I waxed lyrical when reviewing the second volume in
this David Nadien series (Cembal d’Amour CD117). I won’t rehearse the
biographical material here – except to note that his distinguished career
began with first prize in the Leventritt Award in 1946 and that many
years later he was to become leader of the New York Philharmonic under
Bernstein. His teachers were Adolph Betti of the Flonzaley Quartet and
Ivan Galamian who clearly gave him a formidable grounding because his
qualities – technical, tonal and expressive – mark him as a violinist
of consistently superior calibre. This disc of eighteen Old School favourites
is drawn from rare Kapp LPs and the performances show utter stylistic
affinity, gorgeous liquidity of tone, magnificent allure and a vibrato
both intensely fast and stunningly vibrant.
The disc starts with a Salut d’Amour that basks
in luxurious intensity, full of rubati, portamenti and dynamic variance.
There’s luscious depth here and real emotive intensity is reserved for
the final phrases - though it’s not an ideally sweet performance and
misses something of the piece’s innocence. The Paganini is thrown off
with marvellous control (even if very occasionally there is some dryness
in the passagework) but in the Massenet he fines his vibrato to a core
and embodies the chastity evoked with fidelity and elegance. Accompanist
Boris Barere – son of Simon, as I suppose he’s constantly called – shows
his mettle in the introduction to Sarasate’s Caprice Basque and
he plays with splendid rhythmic watchfulness. Nadien’s Iberian flair
is full of panache and his harmonics are in tune and relished with devilish
insouciance. A miniaturist sensitivity is unleashed on Drdla’s evergreen
Souvenir where his phrasal elasticity is allied to truly luscious
– maybe even lascivious – portamenti. He takes his time in Kreisler’s
Caprice Viennois, which is an unusually watchful performance,
though he mines the Rosenkavalieresque final scurry with puckish humour.
It’s true that sometimes Nadien’s remarkably intense vibrato can be
overpowering and this danger manifests itself in Raff’s Cavatina.
For my taste there is a little too much emotive intensification – the
line positively bristles with incident – and whilst the vibrato usage
and consequent colouration is intensely evocative it can be too much
of a good thing in a piece like this. The rubati and emotive finger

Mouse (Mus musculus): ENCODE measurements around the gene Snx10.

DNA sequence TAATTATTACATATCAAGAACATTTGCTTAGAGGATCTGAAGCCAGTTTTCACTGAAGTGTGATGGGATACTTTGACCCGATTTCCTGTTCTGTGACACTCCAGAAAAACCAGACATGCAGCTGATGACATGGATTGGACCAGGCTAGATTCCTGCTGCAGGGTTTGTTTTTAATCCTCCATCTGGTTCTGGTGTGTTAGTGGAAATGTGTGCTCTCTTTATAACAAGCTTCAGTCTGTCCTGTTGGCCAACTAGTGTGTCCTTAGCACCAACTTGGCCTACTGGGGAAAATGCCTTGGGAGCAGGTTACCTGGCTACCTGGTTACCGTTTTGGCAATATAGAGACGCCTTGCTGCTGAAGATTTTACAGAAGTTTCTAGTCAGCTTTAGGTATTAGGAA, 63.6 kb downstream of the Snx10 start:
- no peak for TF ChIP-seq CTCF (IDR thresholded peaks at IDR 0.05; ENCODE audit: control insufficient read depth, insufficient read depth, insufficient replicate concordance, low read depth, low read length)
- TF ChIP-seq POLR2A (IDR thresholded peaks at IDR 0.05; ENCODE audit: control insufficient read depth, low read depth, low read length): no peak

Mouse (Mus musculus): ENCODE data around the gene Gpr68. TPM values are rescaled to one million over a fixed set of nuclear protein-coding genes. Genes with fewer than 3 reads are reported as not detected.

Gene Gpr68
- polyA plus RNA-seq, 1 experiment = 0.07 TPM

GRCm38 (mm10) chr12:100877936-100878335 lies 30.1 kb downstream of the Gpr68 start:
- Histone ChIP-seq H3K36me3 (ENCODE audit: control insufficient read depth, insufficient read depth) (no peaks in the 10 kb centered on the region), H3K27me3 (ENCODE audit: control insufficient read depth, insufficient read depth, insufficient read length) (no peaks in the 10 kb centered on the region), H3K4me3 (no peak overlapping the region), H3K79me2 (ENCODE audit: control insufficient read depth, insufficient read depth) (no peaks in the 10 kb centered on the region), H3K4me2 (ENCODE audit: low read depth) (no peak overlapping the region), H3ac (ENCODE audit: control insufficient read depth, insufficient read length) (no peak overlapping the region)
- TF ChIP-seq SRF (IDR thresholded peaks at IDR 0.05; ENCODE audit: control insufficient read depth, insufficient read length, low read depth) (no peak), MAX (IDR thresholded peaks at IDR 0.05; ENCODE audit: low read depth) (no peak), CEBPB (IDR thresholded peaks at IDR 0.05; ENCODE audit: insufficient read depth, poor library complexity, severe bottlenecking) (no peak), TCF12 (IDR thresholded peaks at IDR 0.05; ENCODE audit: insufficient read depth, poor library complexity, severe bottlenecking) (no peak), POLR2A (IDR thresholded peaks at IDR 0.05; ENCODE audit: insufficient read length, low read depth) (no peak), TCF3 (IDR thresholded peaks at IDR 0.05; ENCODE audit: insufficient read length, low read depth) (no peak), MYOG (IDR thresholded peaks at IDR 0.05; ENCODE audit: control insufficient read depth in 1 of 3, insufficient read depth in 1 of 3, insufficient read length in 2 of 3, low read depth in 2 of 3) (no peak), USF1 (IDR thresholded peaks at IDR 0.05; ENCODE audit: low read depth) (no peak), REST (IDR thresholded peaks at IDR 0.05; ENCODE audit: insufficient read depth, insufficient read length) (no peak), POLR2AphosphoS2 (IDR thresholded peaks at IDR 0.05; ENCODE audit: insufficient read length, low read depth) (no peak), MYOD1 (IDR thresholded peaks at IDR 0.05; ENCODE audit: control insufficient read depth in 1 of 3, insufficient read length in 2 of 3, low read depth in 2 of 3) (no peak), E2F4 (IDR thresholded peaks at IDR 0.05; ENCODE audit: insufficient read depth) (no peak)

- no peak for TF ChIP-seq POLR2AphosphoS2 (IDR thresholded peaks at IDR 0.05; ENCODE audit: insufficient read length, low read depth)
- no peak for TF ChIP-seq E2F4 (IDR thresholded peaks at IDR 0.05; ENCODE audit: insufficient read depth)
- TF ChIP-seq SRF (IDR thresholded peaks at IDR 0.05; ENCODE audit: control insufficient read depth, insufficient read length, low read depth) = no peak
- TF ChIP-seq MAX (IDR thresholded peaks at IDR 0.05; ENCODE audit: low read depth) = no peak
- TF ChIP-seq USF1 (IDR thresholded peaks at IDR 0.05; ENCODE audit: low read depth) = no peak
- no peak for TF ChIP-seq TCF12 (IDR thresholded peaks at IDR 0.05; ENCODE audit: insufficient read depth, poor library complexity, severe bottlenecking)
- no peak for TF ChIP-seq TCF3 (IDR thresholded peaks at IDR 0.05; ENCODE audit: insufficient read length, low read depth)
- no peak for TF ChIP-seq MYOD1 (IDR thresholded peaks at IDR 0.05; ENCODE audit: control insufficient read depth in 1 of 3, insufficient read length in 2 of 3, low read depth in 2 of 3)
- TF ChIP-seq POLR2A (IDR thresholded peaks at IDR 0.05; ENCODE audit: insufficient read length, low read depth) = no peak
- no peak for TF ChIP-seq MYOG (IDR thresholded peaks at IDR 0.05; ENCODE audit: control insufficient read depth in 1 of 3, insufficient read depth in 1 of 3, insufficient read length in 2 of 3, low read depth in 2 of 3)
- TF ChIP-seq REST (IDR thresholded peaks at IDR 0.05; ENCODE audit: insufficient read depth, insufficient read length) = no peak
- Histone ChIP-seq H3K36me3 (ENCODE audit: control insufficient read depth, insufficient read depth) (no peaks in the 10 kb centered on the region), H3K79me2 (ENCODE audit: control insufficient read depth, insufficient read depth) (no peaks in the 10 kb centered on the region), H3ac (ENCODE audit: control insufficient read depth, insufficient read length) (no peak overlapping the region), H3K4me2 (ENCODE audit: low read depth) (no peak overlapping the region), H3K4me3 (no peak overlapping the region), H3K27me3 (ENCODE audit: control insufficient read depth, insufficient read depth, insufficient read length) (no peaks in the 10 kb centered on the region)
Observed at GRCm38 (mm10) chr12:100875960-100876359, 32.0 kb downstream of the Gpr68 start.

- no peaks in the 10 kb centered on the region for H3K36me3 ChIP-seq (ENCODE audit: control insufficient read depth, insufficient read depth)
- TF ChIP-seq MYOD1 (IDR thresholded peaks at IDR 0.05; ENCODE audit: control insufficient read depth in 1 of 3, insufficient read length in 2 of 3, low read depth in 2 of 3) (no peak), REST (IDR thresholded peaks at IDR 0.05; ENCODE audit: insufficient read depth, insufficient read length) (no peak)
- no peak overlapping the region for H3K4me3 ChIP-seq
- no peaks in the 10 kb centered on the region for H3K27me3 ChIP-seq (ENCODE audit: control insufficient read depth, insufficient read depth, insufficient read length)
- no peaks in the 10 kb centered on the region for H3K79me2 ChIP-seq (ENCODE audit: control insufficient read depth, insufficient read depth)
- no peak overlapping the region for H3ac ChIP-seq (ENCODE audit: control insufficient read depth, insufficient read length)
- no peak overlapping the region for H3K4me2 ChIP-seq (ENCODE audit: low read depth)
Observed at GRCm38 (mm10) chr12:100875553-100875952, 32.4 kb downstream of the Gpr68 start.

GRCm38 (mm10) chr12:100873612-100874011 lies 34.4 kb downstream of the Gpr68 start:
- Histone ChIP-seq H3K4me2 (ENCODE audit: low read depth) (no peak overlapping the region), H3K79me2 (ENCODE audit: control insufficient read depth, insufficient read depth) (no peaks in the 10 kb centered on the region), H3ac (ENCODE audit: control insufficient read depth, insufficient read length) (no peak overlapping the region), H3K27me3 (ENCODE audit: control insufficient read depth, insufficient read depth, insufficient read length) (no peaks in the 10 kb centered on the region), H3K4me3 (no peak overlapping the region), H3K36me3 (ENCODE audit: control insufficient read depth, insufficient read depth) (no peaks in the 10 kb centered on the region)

position changes are in the end counter-productive.
But it’s back to top form though in Zapateado.
This is vibrancy itself, with some lustrous playing, fizzing left hand
pizzicati and ear tickling theatricality. He laces Mendelssohn with
quick slides, intensified vibrato and a spirit of generous communion.
His Debussy is quite slow, patrician and elegant with some delicacy
and heavily vibrated phraseology. Perhaps he lacks the soaring, wounded
sensuality of Thibaud here and that extraordinary artist’s sense of
incipiently vested pain in this piece – but then everyone does. In Kroll’s
slice of Americana, Banjo and Fiddle, Nadien is idiomatic and
saucy and in Sarasate’s Habañera he is meaty but sensitive,
his passagework of coruscating precision with some gloriously actorly
rubati. Old World expressivity appears in Rubinstein’s Melody in
F – though he entirely abjures salon simplicities – because there
is a genuine and welcome seriousness to his playing with also some sensuous
left hand emotiveness; this is an unusually sophisticated performance
such as few of his contemporaries could manage – it combines stylistic
acumen and tonal beauty. Vieuxtemps’ Regrets is an unusual choice
but a fine one and reaches a stunning apex of magnificent control and
declamatory elation. He points Fauré’s Berceuse just a
little too hard and arguably there’s again rather too uncomfortable
a sense of over intensity but the Introduction and Tarantella of
Sarasate is a winner – lashings of temperament and colour. The ending
is a tour de force. Finally Kreisler’s Praeludium and Allegro which
opens in leonine fashion and features a rather slow Allegro; he keeps
up the tension through his shading and splendid diminuendos even though
there is maybe something slightly didactic about some of the passagework.
Quibbles, of course. As what one could call a leader-soloist
Nadien sits at the most elevated level. I look forward to seeing further
Nadien discs, preferably of the heavyweight concertos he performed over
the years and that may have been preserved in broadcast recordings.
Make no mistake – his name may mean little to you but he is a violinistic
titan and if you’ve had your fill of anaemic fiddlers then have a transfusion
of Nadien and luxuriate in the richness and succulent power of a remarkable